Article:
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[Above: The Silva family, from a photo provided to us by David Holden who received it from Kathy Earle]

IN THE MISTS of Christian history many shapes are vaguely discerned. Writers cite books that now are lost. Churches exist but no one remembers who first brought the gospel to them. People of the kingdom suffer in jails or pass along jungle trails unrecognized on earth, although recorded in the Lamb’s Book of Life. Others are remembered by just a few details that whet our interest. One of these was a Venezuelan, Bautista Silva.

Silva was the first Protestant convert in one of the Piaroa villages of Venezuela. Before the coming of Christ, the Piaroa were a people bound by fear of spirits. Shamans sought to placate the malevolent spirits through rituals and all-night chants. It was against that background that Silva, the son of a chief, came to know the liberating gospel of Christ.

The Piaroa live in jungles and along rivers, such as the mighty Orinoco River, or on tributaries that feed the even mightier Amazon. They were early noted for trading high quality curare poison for goods provided by neighboring tribes. Traditionally a hunter-gatherer and fishing society that made frequent migrations, they became a more stationary society after the coming of the Spanish and today depend heavily on gardens and even on purchased goods. Among the unusual foods they consume are tarantalla spiders! After his conversion, Silva moved among these people, seeking to win them to Christ. He traveled on foot from village to village, preaching the gospel. He would sit up all night to speak of Jesus.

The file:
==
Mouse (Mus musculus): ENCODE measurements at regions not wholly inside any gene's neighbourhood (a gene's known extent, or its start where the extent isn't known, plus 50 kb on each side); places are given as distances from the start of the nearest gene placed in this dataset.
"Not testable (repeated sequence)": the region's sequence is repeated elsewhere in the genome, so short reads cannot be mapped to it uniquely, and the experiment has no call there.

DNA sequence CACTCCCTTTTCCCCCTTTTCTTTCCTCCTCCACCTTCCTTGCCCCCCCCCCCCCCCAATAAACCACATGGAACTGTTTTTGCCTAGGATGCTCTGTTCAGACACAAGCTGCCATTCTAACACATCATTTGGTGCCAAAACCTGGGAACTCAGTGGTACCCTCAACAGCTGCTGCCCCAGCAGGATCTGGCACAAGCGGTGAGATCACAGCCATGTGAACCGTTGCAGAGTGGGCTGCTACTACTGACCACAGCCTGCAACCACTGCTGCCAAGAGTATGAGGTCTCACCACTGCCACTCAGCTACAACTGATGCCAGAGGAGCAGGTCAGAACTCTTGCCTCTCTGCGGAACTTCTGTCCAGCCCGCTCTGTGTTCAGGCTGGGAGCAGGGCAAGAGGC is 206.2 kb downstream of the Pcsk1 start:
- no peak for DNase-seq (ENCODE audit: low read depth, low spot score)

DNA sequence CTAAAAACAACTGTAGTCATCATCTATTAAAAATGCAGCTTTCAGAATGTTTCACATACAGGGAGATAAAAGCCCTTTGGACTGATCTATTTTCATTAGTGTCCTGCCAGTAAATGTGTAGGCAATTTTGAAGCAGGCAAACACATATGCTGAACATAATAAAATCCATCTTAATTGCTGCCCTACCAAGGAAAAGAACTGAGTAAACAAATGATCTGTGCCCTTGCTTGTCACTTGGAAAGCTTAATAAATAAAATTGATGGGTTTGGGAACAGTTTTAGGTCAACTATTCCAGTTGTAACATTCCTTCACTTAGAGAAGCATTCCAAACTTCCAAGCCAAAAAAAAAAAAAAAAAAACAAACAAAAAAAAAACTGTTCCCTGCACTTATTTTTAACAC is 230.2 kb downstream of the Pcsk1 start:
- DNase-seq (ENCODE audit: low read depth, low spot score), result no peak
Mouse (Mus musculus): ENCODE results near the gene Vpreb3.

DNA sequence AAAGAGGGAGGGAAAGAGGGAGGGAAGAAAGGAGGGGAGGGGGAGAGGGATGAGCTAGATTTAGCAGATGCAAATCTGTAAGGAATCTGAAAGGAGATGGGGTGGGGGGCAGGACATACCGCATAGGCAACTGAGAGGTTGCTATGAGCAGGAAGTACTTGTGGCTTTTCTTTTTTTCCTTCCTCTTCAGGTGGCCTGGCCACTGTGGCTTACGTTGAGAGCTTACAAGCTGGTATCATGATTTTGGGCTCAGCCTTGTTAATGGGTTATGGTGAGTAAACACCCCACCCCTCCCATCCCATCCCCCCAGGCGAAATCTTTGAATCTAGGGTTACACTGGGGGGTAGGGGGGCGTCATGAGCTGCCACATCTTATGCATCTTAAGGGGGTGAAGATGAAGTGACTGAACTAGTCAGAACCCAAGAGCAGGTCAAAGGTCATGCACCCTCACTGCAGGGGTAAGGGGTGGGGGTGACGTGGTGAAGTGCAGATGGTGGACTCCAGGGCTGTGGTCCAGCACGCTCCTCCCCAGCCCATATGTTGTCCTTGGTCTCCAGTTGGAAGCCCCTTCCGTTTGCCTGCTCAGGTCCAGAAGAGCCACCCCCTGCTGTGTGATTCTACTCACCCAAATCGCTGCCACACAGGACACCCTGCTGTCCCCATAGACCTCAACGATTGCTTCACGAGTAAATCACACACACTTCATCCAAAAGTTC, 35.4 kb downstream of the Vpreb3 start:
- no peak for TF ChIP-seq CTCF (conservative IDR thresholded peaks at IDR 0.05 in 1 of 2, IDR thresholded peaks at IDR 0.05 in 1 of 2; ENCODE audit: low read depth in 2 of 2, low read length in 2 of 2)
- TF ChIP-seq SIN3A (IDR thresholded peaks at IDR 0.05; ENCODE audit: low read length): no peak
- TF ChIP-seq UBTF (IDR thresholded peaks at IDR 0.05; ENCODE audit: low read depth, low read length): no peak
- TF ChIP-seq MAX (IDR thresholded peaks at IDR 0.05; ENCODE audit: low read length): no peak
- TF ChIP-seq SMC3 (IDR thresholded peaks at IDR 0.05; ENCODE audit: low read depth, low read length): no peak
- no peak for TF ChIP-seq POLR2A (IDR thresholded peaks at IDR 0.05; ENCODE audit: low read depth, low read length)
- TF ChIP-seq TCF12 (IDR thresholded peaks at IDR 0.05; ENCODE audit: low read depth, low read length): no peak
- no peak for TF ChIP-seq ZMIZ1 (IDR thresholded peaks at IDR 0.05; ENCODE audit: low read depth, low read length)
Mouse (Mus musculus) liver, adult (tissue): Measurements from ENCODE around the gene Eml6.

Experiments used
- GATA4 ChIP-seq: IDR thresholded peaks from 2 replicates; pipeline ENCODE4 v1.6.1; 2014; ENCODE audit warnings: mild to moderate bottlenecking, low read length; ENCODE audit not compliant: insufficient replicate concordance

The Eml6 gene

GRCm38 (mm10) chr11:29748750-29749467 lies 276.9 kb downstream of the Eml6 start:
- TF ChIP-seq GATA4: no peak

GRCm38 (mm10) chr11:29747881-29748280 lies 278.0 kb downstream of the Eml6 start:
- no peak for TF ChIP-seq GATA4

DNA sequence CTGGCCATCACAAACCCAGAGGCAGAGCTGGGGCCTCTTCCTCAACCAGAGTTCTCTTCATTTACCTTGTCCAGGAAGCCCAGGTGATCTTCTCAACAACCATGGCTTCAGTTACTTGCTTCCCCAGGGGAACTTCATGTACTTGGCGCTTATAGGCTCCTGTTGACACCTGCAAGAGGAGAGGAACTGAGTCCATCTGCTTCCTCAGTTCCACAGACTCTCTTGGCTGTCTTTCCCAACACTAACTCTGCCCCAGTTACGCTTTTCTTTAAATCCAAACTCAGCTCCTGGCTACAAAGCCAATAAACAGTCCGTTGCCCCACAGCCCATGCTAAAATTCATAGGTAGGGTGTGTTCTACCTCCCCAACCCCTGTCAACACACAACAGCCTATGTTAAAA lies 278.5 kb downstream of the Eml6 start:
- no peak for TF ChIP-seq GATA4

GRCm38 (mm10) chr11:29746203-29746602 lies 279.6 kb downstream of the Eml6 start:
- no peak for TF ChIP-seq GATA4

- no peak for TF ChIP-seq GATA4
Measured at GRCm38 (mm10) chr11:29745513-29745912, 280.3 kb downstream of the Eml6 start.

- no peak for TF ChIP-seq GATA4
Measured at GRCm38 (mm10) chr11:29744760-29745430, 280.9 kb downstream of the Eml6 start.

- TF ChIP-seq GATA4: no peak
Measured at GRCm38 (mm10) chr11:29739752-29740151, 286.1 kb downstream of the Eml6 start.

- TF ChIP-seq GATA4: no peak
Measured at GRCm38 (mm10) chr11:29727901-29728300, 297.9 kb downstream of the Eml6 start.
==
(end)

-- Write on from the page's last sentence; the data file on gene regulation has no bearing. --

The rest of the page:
Some anthropologists have touted the alleged non-violence of the Piaroa people, but further study has shown that the Piaroa do practice sorcery against perceived enemies and have warred for resources and to defend themselves against slavers. Silva benefited from their largely pacific behavior, which made it safer to share the gospel among them than it had proven to be among other South American tribes such as the violent Ayore or Woadani.

Before the conquest by Spain, the Piaroa did not have reading and writing. Their culture produced pottery, religious masks, and other forms of art, but recorded language was not one of their accomplishments. Missionaries taught them reading and writing and translated the New Testament into their “heart language.” Bautista Silva had a hand in that translation. By the time of his death, fifty local Christian assemblies flourished among the wide-scattered tribe.

Bautista Silva died in his sixties. He left behind several children and grandchildren. On this day, 19 August 1992, a day or two after his death, Christians in Tama Tama, Venezuela, honored his life and labors with a memorial service.

Dan Graves

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For more on South American Christianity, consult Christian History #130, Latin American Christianity: Colorful, complex, conflicted

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